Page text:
The first hats were created with the aim to increase the height of the wearer and highlight their social rank. The role of the hat in this respect was identical to the crowns made of precious metals as well as the crowns made of leaves or flowers, which were owned by the rulers or heroes.
Of all the wide range of headgear that mankind has created since ancient times, only one type of hat was considered to be a particularly glorious headgear. The hat also has its own visual differences that prevent it from being confused with a veil, scarf or hood. The hat usually consists of two main parts - the crown and the brim, but often also other complementary parts - the visor and the décor or insignia (ribbon, plum, cockade, etc.)
At certain stages of the emergence of historical fashion styles also appeared brimless hats (pileus /dome or mushroom cap) and crown-less hats (Venetian solana that was used during hair dyeing process because of its very wide brims). Over the ages, hats have become more diverse and their decorativeness has been used both in the context of the fashion trends of the era and when it was needed to express various symbolic meanings. Experiments with hat shapes, materials and decor have always been subordinate to the fashion trends of the era. In these experiments were involved the most daring idea generators, the most creative milliners, who subjected hats to freakish imaginative games. This is the story of the most fashionable hats of all ages and their most famous creators.
Creativity Of The Early Milliners
Ancient Egyptians created the so called skull cap that was widespread among the common people. Those, whose social status denied the use of gorgeous and voluminous wigs, wore tight-fitting egg-shaped caps made of leather or cloth, but sometimes woven from palm leaves or plant stems. These simple caps were made as a protection from the sun and extreme heat. Meanwhile, the varied crowns of Ancient Egyptian rulers were usually part of a voluminous king's headpiece.
Other ancient civilizations also created prototypes of the most famous modern hats. Hittites invented a pom-pom hat, that possibly pointed to a soldier's military rank. The rulers of Babylon, Assyria and Persia used height-increasing felt hats - ancient prototypes of the top hat.
In the ancient Asia Minor, an impressive Phrygian cap was created. Interestingly that its shape resembled a dwarf's hat. That cap was complemented by covering lappets for ears and a nape windshield. The Phrygian cap's shape was used more than once in later periods - during the times of Byzantine Empire and the early Middle Ages in Western Europe, as well as during the French Revolution, when it became an important part of the Jacobin's costume.It was not for nothing that it was considered a "Freedom Hat" because the cap that was once created by the Phrygians was also widely used in Ancient Greece and Rome, where it was given to slaves who had regained their freedom.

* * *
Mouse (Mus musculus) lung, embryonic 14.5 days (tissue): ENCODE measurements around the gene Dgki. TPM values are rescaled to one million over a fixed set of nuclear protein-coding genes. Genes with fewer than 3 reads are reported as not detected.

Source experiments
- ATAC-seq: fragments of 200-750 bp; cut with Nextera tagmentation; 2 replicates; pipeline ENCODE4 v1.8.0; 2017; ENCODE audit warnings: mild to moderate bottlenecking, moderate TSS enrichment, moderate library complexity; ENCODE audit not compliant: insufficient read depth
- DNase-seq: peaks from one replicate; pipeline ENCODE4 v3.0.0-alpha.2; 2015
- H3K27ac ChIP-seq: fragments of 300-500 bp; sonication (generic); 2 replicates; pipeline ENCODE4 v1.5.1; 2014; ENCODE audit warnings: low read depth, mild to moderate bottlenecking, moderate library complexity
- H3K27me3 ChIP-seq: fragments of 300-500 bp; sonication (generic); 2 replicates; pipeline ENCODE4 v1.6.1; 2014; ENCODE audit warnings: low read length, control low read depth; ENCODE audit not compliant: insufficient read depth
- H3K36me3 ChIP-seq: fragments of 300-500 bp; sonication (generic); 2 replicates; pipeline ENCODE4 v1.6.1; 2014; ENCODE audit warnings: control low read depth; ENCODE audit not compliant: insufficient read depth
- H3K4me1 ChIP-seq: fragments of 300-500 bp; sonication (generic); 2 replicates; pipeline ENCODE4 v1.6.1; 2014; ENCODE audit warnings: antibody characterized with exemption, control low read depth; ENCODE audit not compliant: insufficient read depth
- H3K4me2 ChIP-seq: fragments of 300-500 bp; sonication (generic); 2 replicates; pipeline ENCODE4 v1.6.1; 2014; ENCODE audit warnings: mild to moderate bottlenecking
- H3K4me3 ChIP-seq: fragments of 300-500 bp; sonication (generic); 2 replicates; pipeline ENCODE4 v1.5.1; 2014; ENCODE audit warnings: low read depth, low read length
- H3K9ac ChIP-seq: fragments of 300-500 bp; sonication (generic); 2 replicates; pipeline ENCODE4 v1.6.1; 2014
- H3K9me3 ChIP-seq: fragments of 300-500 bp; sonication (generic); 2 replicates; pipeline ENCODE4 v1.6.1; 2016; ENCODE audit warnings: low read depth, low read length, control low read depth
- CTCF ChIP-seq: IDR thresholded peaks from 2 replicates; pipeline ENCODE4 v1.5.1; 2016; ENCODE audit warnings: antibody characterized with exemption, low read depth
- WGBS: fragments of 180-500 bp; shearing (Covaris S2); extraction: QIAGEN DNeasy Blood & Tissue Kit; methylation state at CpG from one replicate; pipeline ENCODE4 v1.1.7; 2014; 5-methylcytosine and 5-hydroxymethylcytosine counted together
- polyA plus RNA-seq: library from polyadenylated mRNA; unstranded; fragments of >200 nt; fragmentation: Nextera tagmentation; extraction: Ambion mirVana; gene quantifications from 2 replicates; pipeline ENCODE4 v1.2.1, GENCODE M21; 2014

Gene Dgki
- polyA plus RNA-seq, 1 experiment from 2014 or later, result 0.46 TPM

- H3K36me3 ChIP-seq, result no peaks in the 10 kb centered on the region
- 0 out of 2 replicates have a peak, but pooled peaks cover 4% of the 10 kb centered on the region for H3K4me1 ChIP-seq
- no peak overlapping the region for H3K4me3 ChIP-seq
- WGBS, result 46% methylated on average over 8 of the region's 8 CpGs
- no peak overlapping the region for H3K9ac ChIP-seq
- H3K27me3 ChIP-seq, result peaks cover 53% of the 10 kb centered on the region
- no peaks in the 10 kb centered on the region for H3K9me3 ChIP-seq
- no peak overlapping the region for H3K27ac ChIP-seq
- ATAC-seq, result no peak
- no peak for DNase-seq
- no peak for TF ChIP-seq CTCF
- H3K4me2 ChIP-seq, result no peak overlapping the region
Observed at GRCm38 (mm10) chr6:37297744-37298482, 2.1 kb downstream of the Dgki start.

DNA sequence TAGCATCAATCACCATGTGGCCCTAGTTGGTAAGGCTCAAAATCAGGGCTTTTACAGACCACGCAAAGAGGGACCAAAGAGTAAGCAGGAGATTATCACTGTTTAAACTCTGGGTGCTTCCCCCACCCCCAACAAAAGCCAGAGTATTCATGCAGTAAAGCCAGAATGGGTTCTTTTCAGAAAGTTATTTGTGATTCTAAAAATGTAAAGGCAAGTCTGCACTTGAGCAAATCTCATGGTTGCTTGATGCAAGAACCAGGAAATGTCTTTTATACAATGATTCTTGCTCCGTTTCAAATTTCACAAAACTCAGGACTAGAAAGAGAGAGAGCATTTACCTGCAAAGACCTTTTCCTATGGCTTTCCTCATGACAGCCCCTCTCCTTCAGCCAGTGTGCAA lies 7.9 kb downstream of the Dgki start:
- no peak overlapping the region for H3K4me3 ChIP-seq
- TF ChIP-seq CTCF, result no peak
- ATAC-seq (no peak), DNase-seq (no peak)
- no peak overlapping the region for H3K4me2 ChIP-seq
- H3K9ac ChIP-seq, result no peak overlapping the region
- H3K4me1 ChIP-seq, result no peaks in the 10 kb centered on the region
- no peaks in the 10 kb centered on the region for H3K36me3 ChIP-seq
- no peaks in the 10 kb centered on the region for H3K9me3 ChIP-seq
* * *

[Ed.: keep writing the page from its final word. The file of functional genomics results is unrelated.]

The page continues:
Ancient Greek petasus became the first wide-brimmed hat in human history. In Ancient Greece, caps and hats were only as a protection against rain or sun. Then a felt, straw or leather hat with a low crown and wide brims was very useful. Petasus was commonly used by travelers and theater visitors in cases when the show was long or lasted throughout the day. From the Greeks, these hats were inherited by the Romans and were worn when the person wanted to remain unknown.
During the prosperous times of ancient civilizations, not only functional or high-status hats were created. There was no shortage of extravaganza, which was an indication of anonymous milliners's imagination. Variants of these hats have been repeatedly re-introduced in the coming ages and offered to the most active fashion followers. The hats mentioned above were mostly used by males and females, but the first extravagant examples of women's hats could be found in Ancient Crete. The first berets also appeared here, which were supplemented with a vertical decoration, a representation of a totemic animal, during religious cult ceremonies.
To Be Continued...
The essay was based on the material from a previously published article by its author:
Parute E. Trako cepurnieku izdomas spēles./Māksla Plus #4/2010
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